Thursday, May 17, 2007

The Finn, Pt. 2

The Finn, continued:

When I returned to school I did not go back to my dorm. Rather, I walked slowly up the almost deserted paths of Brandeis to the top of the hill that dominates the campus. The buildings and trees seemed ghostly and derelict in the electric light. Its not that there
was no one about, but the palpable sense of emptiness suffused the campus. The paths were paved in a moist layer of dying leaves. All the pictures of the school show it in spring, when the trees are rich with foliage and the flowers and bushes are in full bloom. But that is only a tiny portion of the year that we spend here among the bare skeletons of the oaks and elms.

From the Castle that dominates Brandeis’ campus, all of Boston and its suburbs are spread out, the skyline twinkling on the horizon. I watched the glow of the iconic Citgo sign slowly cycling its way next to the Prudential building. Its neon brilliance seemed curiously out of place to me.

As a child, I always wanted visit the base of the sign, to see where it lived. For a long time, I thought that Citgo was the city’s real name. From my home and from the river, the red triangle seemed to hover over the cityscape, independent and above it. I still want to go it every night, launch myself from the top of the castle and soar over the woods and roads and homes. But that is for a different reason.

I stub out my cigarette – I only ever smoke at the top of the hill, leaning on the fire escape of the Castle. I don’t know why, although maybe its so the exercise makes me feel less guilty. Smoking down amongst the buildings and classes of campus it feels dirty. At the top of a stone tower at night it feels lonely and noble, like a sentry burning the night away in the red cherry cupped in his hands.

I stop in the library on the way home to look up Finland in the Encyclopedia. Actually the Wikipedia, because who bothers with paper books anymore? I find that “Finnish is one of the few European languages not of Indo-European origin.” I guess that means the Finn spoke a language nobody but Lapps and Nokia officials could understand. That’s an immensely depressing thought.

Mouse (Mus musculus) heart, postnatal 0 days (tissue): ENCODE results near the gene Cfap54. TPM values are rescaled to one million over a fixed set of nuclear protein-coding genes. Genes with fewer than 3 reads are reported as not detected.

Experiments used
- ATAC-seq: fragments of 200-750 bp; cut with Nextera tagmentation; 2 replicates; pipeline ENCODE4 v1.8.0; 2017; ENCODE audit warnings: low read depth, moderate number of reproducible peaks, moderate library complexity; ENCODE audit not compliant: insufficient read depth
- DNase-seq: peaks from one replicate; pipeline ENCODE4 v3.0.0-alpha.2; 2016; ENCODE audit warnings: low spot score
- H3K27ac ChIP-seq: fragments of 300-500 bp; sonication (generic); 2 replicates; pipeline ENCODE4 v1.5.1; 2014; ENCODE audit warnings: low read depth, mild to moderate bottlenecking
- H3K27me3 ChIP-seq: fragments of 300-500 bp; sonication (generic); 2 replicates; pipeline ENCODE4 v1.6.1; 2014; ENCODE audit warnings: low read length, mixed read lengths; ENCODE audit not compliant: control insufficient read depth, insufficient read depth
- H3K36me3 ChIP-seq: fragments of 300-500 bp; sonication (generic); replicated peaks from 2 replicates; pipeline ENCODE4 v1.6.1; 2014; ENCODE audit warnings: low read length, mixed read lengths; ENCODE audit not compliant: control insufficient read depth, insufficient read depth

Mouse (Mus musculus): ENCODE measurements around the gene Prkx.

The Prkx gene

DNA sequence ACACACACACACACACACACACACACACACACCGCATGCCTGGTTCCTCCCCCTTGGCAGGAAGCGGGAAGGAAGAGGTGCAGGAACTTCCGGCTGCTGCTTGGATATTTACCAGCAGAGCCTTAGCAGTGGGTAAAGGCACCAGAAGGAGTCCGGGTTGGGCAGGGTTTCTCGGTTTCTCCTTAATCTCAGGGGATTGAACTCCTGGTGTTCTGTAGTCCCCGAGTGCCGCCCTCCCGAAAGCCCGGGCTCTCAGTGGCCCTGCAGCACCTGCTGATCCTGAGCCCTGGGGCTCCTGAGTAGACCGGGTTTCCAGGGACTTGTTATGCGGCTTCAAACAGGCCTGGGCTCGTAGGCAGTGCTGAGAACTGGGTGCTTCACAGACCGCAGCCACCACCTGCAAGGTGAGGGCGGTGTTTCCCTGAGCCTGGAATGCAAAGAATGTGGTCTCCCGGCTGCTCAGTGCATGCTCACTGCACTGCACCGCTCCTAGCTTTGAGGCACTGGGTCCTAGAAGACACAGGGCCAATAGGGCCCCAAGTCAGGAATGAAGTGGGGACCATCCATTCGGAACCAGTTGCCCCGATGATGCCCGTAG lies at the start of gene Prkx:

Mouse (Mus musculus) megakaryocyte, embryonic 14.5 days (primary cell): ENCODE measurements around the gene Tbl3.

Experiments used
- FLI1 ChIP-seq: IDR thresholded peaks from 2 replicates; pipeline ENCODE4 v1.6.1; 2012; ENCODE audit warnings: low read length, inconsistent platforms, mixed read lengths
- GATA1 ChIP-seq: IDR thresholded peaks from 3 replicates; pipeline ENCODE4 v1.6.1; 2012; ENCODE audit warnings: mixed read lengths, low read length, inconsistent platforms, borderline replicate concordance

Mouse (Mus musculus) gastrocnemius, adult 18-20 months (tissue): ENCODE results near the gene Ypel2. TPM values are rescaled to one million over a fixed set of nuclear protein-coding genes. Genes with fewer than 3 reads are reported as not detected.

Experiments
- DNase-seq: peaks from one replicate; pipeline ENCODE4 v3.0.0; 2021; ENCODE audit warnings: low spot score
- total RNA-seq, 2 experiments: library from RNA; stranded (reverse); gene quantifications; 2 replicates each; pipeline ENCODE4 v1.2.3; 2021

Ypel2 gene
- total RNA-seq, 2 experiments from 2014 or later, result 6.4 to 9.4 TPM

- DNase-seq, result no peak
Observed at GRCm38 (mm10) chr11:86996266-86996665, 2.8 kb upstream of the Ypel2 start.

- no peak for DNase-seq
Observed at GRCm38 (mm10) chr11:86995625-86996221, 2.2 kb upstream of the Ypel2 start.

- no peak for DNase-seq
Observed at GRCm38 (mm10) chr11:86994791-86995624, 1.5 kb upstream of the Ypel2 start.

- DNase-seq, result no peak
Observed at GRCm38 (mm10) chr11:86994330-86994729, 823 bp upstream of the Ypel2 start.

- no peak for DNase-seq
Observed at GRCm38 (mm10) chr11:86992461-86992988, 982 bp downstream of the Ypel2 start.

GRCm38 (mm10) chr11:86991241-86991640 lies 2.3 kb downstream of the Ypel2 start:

I also find that Finland is the world capital of cellphones, with 103% cell phone ownership. That 3% is puzzling. One has to wonder what would compel someone to own multiple phones that way. In my imagination, the only people who need them are the double agents in gangster films who call their Mafioso bosses on one phone and their police bosses on the other. I have a hard time imagining the Finnish mafia. What would they fight over? Snow? Reindeer? Maybe cell phones.

Also, Finland was invaded by Russia. Five times. That has to be enough to make anyone depressed. I try to imagine fighting a war in a frozen arctic landscape of ice and fir trees, but my imagine fails me. In my mind, wars are hot, brutal, and steamy, like Vietnam, or urban nightmares like World War II and Kosovo. The thought of waiting for frostbite and pneumonia to cripple your adversary is profoundly depressing.

Coming home from Starbuck’s I am dirty. Covered in sweat, shards of coffeebeans and splashes of chocolate and vanilla. I feel like a walking dishrag, studded with all the most disgusting things in the world. Lady Macbeth scrubbed at a black spot on her hands in vain – Starbuck’s partners have to rinse their whole bodies of blacks spots the same way every night.

Today, of course, was a thousand times worse – the feeling that blood was on my hands, on my shirt, on my face. We had never even touched the Finn’s body but the sensation was there. How could I help but feel guilty that a man had stared at himself in the mirror and then blown his brains out less than two yards away from me? The worst was, in the roaring noise of the Starbuck’s, we hadn’t even noticed until a customer had pointed out the door was locked for half an hour. I’m not sure why he locked the door. Was it a sense of privacy? Maybe he didn’t want anyone to walk in unprepared. He was a remarkably neat suicide.

I step into the shower and turn it up as high as it will go. The water feels like a scourge on my skin, and it is good. I can feel layers peeling away, scoured away by the blast. Unexpectedly, I am crying, the tears blurring instantly with the jet of water. I turn my face into the stream to clean away the tears, clean away my face, clean away everything until I am a soft, featureless creature.

With only a little warning, the water becomes icy, shocking me to the bone. Have you ever seen those videos of a seal lying peacefully on an ice floe when suddenly its whole world erupts and a killer whale lands on top of it? That is exactly how I felt. I flailed for the spigot and managed to slam it shut. For a while I stood there, dripping, and then I heave myself out and get ready to go back downtown.

to be continued...

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